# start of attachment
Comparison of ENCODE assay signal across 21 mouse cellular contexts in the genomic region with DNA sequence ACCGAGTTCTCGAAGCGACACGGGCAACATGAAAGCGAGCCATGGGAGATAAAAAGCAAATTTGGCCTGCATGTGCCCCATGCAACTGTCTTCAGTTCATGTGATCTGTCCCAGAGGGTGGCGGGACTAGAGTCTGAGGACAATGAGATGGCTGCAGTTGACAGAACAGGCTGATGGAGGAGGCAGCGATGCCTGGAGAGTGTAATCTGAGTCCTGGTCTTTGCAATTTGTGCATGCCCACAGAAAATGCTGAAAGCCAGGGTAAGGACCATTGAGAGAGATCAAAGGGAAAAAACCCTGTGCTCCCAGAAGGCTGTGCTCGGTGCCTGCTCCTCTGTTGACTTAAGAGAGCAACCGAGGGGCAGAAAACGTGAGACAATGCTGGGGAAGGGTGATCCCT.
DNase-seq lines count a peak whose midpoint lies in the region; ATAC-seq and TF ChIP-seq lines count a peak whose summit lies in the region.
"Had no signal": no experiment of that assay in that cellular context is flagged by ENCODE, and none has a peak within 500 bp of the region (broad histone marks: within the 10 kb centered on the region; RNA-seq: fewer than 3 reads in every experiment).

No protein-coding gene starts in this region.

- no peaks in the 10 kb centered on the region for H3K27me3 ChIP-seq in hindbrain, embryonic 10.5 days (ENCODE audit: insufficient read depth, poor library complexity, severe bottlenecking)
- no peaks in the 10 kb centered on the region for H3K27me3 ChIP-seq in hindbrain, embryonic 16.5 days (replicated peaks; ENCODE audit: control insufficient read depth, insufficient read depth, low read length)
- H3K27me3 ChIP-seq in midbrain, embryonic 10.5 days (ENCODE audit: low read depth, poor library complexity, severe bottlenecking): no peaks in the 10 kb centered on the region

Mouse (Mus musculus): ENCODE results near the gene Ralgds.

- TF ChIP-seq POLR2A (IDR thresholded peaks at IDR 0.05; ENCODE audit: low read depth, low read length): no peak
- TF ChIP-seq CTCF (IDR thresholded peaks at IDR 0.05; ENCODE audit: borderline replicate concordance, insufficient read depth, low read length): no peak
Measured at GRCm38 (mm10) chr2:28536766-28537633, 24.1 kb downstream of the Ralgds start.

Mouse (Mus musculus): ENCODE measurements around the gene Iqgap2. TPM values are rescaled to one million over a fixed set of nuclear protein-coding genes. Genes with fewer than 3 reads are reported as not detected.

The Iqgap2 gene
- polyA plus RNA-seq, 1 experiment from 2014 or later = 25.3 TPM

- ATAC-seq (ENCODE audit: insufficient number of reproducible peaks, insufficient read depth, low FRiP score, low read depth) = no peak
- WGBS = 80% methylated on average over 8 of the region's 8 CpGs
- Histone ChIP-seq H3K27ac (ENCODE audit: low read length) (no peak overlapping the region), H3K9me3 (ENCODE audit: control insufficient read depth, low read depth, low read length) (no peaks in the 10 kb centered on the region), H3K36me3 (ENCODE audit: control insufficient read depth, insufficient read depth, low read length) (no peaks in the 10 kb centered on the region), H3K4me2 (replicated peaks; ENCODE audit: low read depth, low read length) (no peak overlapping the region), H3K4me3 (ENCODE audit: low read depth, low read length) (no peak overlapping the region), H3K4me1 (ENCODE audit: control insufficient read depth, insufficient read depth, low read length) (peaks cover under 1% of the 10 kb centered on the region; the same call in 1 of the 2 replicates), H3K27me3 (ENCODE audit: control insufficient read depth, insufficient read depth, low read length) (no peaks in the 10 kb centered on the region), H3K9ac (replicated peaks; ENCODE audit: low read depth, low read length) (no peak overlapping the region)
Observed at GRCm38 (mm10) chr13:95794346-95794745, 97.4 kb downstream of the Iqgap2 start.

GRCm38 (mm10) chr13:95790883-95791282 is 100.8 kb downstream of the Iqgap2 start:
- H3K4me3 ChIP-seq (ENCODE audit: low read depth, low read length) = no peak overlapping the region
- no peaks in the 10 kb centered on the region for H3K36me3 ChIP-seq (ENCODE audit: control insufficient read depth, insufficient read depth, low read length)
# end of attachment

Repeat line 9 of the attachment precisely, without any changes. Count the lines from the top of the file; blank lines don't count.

- TF ChIP-seq POLR2A (IDR thresholded peaks at IDR 0.05; ENCODE audit: low read depth, low read length): no peak